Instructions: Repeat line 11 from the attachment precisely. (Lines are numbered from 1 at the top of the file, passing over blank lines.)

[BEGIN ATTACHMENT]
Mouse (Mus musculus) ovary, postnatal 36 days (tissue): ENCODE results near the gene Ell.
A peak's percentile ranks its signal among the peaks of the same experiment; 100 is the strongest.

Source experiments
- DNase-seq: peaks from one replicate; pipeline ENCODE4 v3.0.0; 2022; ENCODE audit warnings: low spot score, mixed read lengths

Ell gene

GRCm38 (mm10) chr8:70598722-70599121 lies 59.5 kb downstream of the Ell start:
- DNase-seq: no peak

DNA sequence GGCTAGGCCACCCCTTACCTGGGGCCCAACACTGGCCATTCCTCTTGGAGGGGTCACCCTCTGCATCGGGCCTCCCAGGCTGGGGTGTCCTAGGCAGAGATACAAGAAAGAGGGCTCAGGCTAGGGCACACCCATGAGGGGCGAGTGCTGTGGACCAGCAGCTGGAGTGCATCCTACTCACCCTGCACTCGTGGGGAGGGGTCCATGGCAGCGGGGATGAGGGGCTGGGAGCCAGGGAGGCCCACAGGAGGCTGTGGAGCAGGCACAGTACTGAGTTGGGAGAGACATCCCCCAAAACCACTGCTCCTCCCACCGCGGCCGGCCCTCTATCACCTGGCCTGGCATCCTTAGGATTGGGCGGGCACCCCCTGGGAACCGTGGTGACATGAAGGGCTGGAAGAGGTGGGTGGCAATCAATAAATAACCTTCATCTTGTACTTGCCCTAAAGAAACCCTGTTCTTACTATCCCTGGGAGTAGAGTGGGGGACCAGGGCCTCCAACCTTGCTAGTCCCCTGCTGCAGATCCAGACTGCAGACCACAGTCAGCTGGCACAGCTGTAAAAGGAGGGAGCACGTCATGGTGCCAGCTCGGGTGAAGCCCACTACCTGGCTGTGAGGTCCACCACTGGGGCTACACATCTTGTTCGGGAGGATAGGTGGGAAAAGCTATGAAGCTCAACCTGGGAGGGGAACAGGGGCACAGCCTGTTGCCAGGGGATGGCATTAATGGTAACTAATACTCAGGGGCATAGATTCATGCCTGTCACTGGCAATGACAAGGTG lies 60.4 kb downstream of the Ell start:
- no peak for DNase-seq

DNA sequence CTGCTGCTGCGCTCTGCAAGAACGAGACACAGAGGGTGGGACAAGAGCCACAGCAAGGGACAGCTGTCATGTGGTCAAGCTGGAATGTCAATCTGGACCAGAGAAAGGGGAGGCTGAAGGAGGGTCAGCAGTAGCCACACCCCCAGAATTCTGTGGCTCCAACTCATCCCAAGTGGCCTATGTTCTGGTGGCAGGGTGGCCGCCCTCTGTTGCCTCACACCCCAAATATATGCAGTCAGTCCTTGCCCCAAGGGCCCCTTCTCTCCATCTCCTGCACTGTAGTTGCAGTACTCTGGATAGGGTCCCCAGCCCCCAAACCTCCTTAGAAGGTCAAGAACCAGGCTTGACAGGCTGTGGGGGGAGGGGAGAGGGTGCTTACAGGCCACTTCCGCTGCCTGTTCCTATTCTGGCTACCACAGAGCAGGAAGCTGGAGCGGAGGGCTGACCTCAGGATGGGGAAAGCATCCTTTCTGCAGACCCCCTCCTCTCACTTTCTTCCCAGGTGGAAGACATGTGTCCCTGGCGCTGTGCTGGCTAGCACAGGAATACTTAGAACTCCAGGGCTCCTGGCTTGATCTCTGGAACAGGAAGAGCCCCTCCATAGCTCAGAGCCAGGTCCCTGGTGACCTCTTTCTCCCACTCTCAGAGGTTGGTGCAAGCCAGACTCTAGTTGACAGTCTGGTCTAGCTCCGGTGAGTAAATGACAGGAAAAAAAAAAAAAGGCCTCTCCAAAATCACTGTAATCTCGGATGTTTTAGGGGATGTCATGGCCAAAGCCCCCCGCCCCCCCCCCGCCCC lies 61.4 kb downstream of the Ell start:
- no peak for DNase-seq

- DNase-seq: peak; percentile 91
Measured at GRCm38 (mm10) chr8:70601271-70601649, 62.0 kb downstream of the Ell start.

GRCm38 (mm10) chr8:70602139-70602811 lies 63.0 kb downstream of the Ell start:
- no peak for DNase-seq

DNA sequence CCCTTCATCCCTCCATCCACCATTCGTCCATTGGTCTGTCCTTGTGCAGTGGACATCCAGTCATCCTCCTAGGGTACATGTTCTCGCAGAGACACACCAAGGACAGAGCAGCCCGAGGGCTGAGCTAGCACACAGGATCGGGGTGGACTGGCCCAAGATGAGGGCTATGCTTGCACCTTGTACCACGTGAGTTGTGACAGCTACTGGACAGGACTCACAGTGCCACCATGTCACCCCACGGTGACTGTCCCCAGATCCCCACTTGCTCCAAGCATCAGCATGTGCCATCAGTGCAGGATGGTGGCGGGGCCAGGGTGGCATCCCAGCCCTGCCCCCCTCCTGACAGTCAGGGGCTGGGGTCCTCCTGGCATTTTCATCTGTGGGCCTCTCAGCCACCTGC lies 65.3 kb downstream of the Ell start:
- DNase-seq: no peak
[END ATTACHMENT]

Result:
- no peak for DNase-seq